I just read on The Guardian website that plastic bag use in Britain is once again rising after an initial fall in 2009. Figures released by the New Statesman (an official Government source) reveal that the number of bags used a month by each person in the UK fell from 11 in 2002 to 7.2 in 2009. Unfortunately this could not be sustained and figures rose to 7.7 in 2010. ‘That’s not a big rise,’ I hear you cry, however it is equivalent to 475m bags in total per month!
This has sparked the question of imposing tax on plastic bags, as seen in Ireland. In 2002 Ireland imposed a plastic bag tax resulting in a fall from 27 in 2002 to 2 on 2009. These are promising figures, but is forcing people to buy single use plastic bags the answer?
Supermarkets could simply not supply plastic bags, which could be one way of irradiating their use. Customers would have to bring their own or buy bags for life - yet supermarkets are unlikely to want to upset their customers with such drastic change.
Perhaps there should be a minimum purchase spend or minimum number of items to allow the customer to receive a free plastic bag. A huge pet hate of mine is seeing a customer carrying a sandwich or a packet of batteries in a plastic bag. Would the sandwich (already over packaged!) weigh you down if you carried it in your hand?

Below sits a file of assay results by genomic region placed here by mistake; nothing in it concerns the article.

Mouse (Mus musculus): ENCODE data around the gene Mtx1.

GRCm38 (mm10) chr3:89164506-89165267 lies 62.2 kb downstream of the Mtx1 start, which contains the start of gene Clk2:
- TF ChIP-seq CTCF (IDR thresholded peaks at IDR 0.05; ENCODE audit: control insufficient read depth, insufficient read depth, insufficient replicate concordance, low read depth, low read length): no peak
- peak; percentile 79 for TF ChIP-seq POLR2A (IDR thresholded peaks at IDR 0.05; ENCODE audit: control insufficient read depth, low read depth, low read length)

Customer incentives, for example extra points for reusing bags, are great methods of encouraging customers to re-use or use their own bags. I loved the idea of Tesco’s Green Clubcard points, until I realised on my receipt I was rarely rewarded. Tesco cannot expect customers to re-use bags when they cannot reward them with what they are entitled.
The bags for life on offer in supermarkets, may I put it….are somewhat… lame. I would just about remember to take them to the supermarket, but nowhere else. Maybe they should invest in designing prints that people really want to carry on their shoulders or sell bags by trendy eco-bag producers, for example Bag it Don’t Bin it. Here are a few from Bag it Don’t Bin it’s range:
To be honest, I think people have simply forgotten about the problem of plastic bags, perhaps we simply need to reinforce the issue: this video is a little weird, the plastic bag narrates the story.